What are the 3 main functions of the Data Link Layer?

  • Allows the higher layer to access the phsyical media. Data link layer is responsible for the actual transmission of the packet between nodes in LANs or WANs.
  • Handles transmission errors (for e.g. collisions);
  • Ensures that the right host (with the MAC address) receives the packet.
What are some protocols used on the Data Link Layer?
Ethernet, ARP (Address Resolution Protocol)
What is the purpose of medium access control?
To detect and minimize errors/collisions.
What are the two types of medium access controls?
Fixed (a node is given a fixed time slot to send) or Variable (can be central or decentralized)
What is the difference between centralized and decentralized (distributed) medium access controls?
Central (for e.g. a controllers polls each station in a pre-specified order to provide access to the channel). In distributed schemes there is no master.
Do normally central or distributed schemes provide a lower access delay?
Distributed schemes have usually less overhead.

What is the Carrier Sense protocol?

A networks protocol that listens before transmitting any data.
What is meant by No Carrier Sense?
A station only knows whetehr a transmission has been successful or not (sends without listening first).
What is CSMA?
Carrier Sense Multiple Access. Listens on the medium/carrier before transmitting and only sends when no other station is sending. CMS is part of Media Access Control and implemented by Ethernet.
What does CSDMA/CD stand for?
CSMA with Collision Detection
Why is CSMA not always reliable?
Because of a propagation speed. => CSDMA/CD needed
In CSMA. What does a station do if it detects that another node is sending?
It waits till the other station has finished its transmission.
What are the two sublayers of the Data Link layer?
LLC (Logical Link Control), MAC (Medium Access Control)
What is framing?
The process where the data link layer breaks down the datagrams from the higher layers and converts them into frames that are ready to being transmissioned.
In CSMA/CD, what is the back-off algorithm?
The back-off algorithm manages the waiting time after a detected collision. In for e.g. Binary exponential back-off, randomly a waiting time between 0 and 2^n is chosen which is with a high probability different from the other station.
CSMA/CD: Why does the time slot last exactly 51 micro seconds (64 Byte at 10 MBit/s)?
To guarantee the detection of collision. This is exactly the signal propagation time of an ethernet segment.
What are the different variations of CSMA?
1-persistent, non-persistent, and p-persistent CSMA
What do the different variations (1-persistent, non-persistent and p-persistent) CSMA protocols have in common?
In each of these protocols, a station only transmit if it detects that the channel is idle.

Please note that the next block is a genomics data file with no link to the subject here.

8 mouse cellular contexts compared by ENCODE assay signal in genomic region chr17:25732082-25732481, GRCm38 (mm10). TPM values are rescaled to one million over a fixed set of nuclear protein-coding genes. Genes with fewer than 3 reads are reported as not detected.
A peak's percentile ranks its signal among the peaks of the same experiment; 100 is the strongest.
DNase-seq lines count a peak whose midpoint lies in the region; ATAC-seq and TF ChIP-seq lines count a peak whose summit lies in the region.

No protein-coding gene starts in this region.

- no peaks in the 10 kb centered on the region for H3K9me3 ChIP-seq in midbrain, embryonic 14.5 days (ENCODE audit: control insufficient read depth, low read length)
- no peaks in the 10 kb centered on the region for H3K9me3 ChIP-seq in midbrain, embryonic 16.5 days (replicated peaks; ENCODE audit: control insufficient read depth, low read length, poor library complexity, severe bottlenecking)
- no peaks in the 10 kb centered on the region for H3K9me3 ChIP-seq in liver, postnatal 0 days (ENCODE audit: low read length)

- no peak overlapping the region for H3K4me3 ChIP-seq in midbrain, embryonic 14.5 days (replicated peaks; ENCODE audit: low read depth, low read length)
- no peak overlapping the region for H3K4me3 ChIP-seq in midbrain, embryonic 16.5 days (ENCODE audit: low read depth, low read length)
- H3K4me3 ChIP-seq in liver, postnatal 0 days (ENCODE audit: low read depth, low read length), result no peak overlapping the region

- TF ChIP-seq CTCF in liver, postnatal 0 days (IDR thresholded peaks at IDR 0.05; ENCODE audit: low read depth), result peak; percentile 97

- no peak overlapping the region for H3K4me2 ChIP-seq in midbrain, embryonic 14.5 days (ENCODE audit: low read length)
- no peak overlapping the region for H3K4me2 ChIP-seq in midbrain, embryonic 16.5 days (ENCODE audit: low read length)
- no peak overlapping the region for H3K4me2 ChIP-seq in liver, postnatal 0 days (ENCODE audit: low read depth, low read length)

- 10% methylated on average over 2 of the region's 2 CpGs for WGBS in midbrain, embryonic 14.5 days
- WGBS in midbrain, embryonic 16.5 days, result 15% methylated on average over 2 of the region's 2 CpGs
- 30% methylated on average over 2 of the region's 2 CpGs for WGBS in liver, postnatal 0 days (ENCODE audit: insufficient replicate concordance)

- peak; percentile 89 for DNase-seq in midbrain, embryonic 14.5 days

Persistence: When do the different variations of CSMA differ in their behavior?
When the channel is detected to be busy.
Describe 1-persistent CSMA.
Waits until the medium is available and then transmits. If a collision occurs, wait a random amount of time.
Describe non-persistent CSMA.
If channel is idle, transmit. If channel is busy, wait a random amount of time.
Describe p-persistent CSMA.
1) Listen with probability p until medium is free, or restart the backoff algorithm with probability 1-p. 2) If channel is busy wait till idle and then repeat 1).
What is an advantage and a disadvantage of 1-persistent CSMA?
A short waiting time, but there is the possibility of a second collision.
What is an advantage and a disadvantage of non-persistent CSMA?
less collision but longer waiting times
CSMA What back-off algorithm does Ethernet use?
1-persistent CSMA
Where is CSMA/CD and where is CSMA/CA used?
CSMA/CD in Ethernet and CSMA with Collision Avoidance in WLANs
Unlike TCP what does UDP not have to send for each packet?
UDP doesn't need to send an acknowledgement to the transmitted side.

What is a frame (Ethernet)?

In Ethernet, the sent data units are called frames. One frame is 64 bytes.
What is the structure of an Ethernet frame (64 bytes)?
preamble (8), destination address (6), source address (6), length (2), payload (0-1454), pad (0-46), CRC (4)
Frame: What is the preamble?
The preamble is an oscillation used to synchronize the transmitter with the receive so that the receiver can "hear" the frequency.
Frame: Does the length field include the pad?
What is the pad field in an Ethernet frame?
If the size of a frame is less than 64 bytes it is invalid. Therefore, a padding is added to smaller frames so that the full size of the frame becomes 64 bytes.
Frame: What is the CRC field?
The CRC (Cyclic Redundancy Check) is a FCS (frame check sequence) algorithm. This is a control sequence that allows detection of corrupted data.

What are the three wireless modes (IEEE 802.11)?

Ad Hoc (mesh), Infrastructure and station mode.
What is the difference between WLAN Infrastructure mode vs Adhoc (Mesh) mode?
  • An adhoc mode wireless network consists of stations that directly communicate with each other without the interaction of an access point (AP).
  • In infrastructure mode the stations communicate with the other stations always through an AP. The AP bridges (converts) wireless (802.11) packets to ethernet (802.3) packets. In home networks the router is often setup as an AP.
Describe the Hidden Node Problem (hidden terminal problem).
The hidden node problem occurs when a station is visible to a wireless access point, but hidden from other nodes communicating with the same access point. Given three stations (wireless): A - B - C. Since station A and C are out of range of each other, they cannot communicate with each other.

What is the Exposed Node Problem?

Given four nodes: B1 - A1 - B2 - A2. The exposed node problem occurs when A1 is sending to B1 and B2 wants to send to A2. B2 thinks according to carrier sense that it cannot sense as its neighbor A2 is sending even though it couldn't without a problem.